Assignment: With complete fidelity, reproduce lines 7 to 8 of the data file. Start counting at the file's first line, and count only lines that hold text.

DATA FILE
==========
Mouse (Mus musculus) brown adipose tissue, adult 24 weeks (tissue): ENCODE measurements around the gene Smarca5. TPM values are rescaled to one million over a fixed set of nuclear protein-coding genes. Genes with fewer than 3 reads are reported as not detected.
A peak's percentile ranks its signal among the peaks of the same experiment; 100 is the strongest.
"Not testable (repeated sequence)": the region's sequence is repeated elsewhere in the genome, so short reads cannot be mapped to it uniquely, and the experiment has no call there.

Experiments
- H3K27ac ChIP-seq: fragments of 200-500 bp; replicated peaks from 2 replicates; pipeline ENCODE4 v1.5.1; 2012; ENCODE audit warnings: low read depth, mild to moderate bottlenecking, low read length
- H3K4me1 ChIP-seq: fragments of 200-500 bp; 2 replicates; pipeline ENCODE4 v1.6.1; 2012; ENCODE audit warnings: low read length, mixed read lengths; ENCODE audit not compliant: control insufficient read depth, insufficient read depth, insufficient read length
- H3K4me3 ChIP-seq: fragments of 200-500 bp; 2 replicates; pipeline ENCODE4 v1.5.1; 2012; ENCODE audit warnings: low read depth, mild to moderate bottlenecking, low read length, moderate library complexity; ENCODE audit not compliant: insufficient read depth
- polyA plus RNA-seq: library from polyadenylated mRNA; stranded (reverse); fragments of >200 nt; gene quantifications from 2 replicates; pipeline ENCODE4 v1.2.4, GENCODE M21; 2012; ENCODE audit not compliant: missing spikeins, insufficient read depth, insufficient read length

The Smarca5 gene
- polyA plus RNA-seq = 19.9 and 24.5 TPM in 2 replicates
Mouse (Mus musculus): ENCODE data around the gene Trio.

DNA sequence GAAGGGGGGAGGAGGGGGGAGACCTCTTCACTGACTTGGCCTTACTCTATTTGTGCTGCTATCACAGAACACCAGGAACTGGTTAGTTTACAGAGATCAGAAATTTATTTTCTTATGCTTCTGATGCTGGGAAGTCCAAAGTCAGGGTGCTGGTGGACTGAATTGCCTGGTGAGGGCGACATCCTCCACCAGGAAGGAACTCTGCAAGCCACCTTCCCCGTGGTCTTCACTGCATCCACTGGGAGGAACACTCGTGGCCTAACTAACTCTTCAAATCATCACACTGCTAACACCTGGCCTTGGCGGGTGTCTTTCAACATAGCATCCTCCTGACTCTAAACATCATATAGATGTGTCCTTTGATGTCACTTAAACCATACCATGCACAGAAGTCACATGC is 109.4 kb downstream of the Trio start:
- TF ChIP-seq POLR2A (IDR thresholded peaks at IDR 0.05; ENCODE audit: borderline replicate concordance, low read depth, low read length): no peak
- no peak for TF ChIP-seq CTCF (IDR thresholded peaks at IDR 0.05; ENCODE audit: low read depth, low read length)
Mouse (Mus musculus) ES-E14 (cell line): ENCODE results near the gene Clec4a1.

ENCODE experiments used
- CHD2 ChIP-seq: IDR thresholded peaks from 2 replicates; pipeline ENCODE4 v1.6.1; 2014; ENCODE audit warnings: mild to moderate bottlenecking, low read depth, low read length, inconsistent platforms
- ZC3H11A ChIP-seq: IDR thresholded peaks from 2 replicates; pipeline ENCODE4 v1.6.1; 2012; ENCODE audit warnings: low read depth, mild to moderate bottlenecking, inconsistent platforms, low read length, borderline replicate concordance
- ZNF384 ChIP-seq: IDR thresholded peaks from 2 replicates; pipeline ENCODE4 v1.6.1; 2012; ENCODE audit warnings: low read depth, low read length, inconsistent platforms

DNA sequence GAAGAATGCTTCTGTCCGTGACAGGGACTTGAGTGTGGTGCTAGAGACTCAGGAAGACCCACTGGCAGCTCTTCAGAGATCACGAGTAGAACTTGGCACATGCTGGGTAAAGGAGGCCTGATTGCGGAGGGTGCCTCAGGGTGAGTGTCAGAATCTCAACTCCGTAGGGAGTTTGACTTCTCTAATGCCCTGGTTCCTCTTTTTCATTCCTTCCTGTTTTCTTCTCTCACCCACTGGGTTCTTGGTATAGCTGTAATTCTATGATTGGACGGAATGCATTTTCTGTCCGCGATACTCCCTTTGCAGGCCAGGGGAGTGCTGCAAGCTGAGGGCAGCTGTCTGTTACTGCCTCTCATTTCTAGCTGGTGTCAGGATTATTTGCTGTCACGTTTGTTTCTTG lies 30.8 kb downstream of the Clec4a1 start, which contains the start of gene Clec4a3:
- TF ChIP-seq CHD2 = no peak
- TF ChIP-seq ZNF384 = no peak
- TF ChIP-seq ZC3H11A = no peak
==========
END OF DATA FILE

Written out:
- H3K4me3 ChIP-seq: fragments of 200-500 bp; 2 replicates; pipeline ENCODE4 v1.5.1; 2012; ENCODE audit warnings: low read depth, mild to moderate bottlenecking, low read length, moderate library complexity; ENCODE audit not compliant: insufficient read depth
- polyA plus RNA-seq: library from polyadenylated mRNA; stranded (reverse); fragments of >200 nt; gene quantifications from 2 replicates; pipeline ENCODE4 v1.2.4, GENCODE M21; 2012; ENCODE audit not compliant: missing spikeins, insufficient read depth, insufficient read length